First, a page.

We created this character for a project on custody support for young people.

Illustrations can help with accessibility too, as they can make information easier to digest. They can break up long sections of text, making it more readable. When used in infographics and rich pictures, illustrations can really bring things to life, and are a powerful way of breaking down complex ideas.

You can protect identities

Sometimes Design102 works on sensitive projects that have confidential elements. An example is the recruitment campaign we created for GCHQ. They wanted to reach more women and young people, and encourage them to apply to work at the organisation. However, GCHQ employees’ identities are top secret! Our challenge was to find a way to share people’s experiences of working at GCHQ, without actually showing the employees.

Two illustrations from the GCHQ campaign shown side by side. The image on the left reads ‘A career pause isn’t game over’, next to a floating avatar of a female character. The right-side image reads ‘Unlock your next level at GCHQ’ above a female avatar wearing glasses, who is flying across the image like a superhero.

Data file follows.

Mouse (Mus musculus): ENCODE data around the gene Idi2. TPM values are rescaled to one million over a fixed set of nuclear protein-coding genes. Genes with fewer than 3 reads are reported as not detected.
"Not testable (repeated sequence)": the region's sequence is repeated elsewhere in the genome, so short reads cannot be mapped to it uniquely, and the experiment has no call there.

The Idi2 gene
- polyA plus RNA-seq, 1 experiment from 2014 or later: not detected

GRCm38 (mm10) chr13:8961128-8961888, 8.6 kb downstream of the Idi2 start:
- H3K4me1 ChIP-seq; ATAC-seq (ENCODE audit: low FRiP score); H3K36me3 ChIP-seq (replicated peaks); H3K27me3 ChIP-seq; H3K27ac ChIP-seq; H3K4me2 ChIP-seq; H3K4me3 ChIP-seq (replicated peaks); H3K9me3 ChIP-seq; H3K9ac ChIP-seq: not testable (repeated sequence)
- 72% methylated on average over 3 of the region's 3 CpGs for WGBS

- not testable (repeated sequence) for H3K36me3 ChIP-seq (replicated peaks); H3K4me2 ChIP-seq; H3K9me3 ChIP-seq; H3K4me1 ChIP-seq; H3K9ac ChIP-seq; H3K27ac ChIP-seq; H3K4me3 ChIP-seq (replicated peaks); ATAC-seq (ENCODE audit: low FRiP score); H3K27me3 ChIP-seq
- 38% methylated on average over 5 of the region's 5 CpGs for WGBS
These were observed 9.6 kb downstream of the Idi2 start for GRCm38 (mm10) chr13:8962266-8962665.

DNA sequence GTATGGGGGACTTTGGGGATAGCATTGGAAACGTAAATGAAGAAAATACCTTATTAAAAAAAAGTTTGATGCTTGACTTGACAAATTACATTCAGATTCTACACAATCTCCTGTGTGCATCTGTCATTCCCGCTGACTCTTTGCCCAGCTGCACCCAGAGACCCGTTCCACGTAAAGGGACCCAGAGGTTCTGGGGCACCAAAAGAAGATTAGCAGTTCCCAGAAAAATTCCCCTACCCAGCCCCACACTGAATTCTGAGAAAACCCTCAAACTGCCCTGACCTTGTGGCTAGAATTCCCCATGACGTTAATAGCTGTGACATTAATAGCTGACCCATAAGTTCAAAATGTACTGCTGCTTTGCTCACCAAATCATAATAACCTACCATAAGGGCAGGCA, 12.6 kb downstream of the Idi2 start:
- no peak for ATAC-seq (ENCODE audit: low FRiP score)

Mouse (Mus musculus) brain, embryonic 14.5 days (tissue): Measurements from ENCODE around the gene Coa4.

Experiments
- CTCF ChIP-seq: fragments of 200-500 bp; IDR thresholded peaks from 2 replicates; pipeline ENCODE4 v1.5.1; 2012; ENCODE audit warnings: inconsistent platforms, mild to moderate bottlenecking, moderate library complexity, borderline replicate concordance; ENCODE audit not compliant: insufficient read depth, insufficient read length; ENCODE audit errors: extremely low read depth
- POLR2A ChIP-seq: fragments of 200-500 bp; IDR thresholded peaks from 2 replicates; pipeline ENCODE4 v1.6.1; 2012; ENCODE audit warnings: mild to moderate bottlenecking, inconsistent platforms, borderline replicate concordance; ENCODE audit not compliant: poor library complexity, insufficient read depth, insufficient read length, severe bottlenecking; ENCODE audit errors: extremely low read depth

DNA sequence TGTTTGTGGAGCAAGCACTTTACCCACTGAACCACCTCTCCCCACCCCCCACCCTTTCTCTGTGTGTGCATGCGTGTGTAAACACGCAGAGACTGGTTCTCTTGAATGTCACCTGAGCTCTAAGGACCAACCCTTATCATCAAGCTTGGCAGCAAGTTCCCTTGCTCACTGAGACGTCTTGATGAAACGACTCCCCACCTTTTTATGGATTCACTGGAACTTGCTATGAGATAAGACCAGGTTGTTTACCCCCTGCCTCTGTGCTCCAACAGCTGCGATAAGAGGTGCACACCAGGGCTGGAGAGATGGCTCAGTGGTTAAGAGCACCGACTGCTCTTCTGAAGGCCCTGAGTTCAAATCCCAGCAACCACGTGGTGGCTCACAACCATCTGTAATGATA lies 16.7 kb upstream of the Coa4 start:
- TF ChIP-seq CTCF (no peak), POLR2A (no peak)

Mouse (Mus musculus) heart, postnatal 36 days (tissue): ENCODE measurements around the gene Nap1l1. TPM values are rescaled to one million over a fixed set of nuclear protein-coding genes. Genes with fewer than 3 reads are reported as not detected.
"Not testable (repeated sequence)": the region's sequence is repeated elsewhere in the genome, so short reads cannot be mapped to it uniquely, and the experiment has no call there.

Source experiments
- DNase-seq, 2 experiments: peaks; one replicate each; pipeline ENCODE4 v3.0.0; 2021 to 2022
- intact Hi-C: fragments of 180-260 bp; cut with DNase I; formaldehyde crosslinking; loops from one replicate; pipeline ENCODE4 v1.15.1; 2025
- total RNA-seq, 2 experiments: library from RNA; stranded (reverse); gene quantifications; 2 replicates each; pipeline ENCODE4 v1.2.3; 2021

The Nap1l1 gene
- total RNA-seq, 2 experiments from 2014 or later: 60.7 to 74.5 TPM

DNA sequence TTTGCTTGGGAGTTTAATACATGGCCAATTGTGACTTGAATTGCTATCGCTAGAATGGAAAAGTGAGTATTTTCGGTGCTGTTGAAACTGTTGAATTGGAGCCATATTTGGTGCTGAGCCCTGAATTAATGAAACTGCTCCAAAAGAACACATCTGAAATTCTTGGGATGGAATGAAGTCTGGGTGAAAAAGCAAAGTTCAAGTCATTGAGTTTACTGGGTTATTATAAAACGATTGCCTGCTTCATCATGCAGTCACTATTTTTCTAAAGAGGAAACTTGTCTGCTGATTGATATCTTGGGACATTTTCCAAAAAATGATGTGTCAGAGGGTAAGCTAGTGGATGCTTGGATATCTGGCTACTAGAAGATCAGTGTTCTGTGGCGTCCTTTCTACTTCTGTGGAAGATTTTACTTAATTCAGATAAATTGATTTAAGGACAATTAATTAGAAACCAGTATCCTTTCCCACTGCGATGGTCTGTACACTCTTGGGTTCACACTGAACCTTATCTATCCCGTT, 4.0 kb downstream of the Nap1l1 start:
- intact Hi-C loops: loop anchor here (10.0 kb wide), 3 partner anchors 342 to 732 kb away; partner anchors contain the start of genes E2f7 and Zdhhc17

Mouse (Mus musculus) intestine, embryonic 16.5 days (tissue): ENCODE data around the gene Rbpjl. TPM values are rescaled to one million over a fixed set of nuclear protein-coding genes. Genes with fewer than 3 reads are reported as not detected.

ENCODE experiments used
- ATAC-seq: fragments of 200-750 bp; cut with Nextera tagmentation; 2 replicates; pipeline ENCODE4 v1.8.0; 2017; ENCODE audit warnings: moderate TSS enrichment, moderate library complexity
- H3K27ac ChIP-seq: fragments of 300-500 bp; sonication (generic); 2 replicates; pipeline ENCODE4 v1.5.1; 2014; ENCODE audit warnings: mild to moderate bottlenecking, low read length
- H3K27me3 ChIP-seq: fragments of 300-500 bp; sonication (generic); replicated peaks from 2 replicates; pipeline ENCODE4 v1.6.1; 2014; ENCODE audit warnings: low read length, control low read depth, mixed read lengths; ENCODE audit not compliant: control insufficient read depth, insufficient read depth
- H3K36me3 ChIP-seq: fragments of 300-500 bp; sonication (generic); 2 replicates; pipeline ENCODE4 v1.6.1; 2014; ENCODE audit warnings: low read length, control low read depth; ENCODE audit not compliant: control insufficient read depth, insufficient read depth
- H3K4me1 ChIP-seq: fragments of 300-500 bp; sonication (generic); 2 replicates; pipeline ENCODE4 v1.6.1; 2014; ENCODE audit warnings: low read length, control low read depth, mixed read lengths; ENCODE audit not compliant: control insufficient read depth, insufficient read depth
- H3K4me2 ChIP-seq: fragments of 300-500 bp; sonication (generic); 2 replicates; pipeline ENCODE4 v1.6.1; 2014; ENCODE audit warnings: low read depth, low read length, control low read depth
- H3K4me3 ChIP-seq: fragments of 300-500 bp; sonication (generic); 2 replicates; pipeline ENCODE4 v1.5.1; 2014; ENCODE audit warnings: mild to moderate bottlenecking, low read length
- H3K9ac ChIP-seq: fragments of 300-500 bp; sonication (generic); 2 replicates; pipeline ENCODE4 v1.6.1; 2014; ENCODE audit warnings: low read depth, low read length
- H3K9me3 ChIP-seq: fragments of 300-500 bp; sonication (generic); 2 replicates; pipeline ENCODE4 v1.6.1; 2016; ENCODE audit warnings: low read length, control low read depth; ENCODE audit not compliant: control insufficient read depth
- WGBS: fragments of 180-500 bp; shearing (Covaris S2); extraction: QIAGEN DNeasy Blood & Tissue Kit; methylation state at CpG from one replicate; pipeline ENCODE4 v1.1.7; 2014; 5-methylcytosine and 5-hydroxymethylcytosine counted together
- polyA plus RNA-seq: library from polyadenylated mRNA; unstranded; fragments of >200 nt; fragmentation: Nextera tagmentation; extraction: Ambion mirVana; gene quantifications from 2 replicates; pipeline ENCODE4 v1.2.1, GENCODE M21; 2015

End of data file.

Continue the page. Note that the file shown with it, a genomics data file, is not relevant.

Game-style graphics bring different GCHQ employees’ career journeys to life.

Character illustrations worked extremely well here. We were able to show real people and tell their stories in an engaging way. It humanised the organisation, showing character and personality, while still protecting everyone’s identities.

With recruitment campaigns it’s very important to get the balance of representation right. Diverse character illustration can help people relate to the idea of working somewhere. A photo of a specific person might cause people who look different to think “they must not be talking to people like me.”

Another example is content about domestic abuse. Here identities need to be kept discreet, but people also need to feel seen and included. A relatable illustration can go a long way in a situation like this.

Why not use illustration AND photography?

Illustration and photography can be used together very effectively. This is a great way of adding more meaning to a photo, bringing in colour or movement, or making it more personal. There are many techniques for combining photography and illustration. For example, collage or drawing over photos.

A detailed image of a city street featuring people, a car, a bus, a train station, a supermarket, a cinema, a running track, advertisements, a petrol station, a library, a castle, a bank, a hospital and a sign pointing towards the ‘Country’. The people are stylised as ‘cut-outs’. Different parts of the image are labelled with the areas they represent: creative industries, home, learning, sports and recreation, infrastructure, heritage, energy supply, food, financial services and health.